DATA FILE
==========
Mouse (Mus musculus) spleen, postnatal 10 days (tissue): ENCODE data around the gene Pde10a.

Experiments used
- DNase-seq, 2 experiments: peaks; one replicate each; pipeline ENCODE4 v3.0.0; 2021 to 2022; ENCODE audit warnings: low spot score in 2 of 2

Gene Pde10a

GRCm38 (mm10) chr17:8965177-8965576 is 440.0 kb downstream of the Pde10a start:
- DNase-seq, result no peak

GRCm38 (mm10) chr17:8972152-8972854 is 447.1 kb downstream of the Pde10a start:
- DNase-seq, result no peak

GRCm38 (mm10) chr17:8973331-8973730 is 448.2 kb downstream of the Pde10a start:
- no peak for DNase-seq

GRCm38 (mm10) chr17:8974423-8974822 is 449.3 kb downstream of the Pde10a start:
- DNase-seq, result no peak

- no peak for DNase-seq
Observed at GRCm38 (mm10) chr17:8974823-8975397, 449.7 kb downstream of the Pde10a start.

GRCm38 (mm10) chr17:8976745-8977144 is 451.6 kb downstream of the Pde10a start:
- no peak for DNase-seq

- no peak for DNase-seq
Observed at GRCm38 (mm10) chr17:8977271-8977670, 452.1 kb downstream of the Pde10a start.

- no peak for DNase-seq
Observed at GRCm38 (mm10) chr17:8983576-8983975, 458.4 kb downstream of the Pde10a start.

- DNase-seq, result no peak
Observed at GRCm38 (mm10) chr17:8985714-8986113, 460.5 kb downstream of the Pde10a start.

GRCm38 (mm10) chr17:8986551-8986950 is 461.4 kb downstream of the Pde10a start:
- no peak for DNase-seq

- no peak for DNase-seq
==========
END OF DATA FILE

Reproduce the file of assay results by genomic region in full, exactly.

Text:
Mouse (Mus musculus) spleen, postnatal 10 days (tissue): ENCODE data around the gene Pde10a.

Experiments used
- DNase-seq, 2 experiments: peaks; one replicate each; pipeline ENCODE4 v3.0.0; 2021 to 2022; ENCODE audit warnings: low spot score in 2 of 2

Gene Pde10a

GRCm38 (mm10) chr17:8965177-8965576 is 440.0 kb downstream of the Pde10a start:
- DNase-seq, result no peak

GRCm38 (mm10) chr17:8972152-8972854 is 447.1 kb downstream of the Pde10a start:
- DNase-seq, result no peak

GRCm38 (mm10) chr17:8973331-8973730 is 448.2 kb downstream of the Pde10a start:
- no peak for DNase-seq

GRCm38 (mm10) chr17:8974423-8974822 is 449.3 kb downstream of the Pde10a start:
- DNase-seq, result no peak

- no peak for DNase-seq
Observed at GRCm38 (mm10) chr17:8974823-8975397, 449.7 kb downstream of the Pde10a start.

GRCm38 (mm10) chr17:8976745-8977144 is 451.6 kb downstream of the Pde10a start:
- no peak for DNase-seq

- no peak for DNase-seq
Observed at GRCm38 (mm10) chr17:8977271-8977670, 452.1 kb downstream of the Pde10a start.

- no peak for DNase-seq
Observed at GRCm38 (mm10) chr17:8983576-8983975, 458.4 kb downstream of the Pde10a start.

- DNase-seq, result no peak
Observed at GRCm38 (mm10) chr17:8985714-8986113, 460.5 kb downstream of the Pde10a start.

GRCm38 (mm10) chr17:8986551-8986950 is 461.4 kb downstream of the Pde10a start:
- no peak for DNase-seq

- no peak for DNase-seq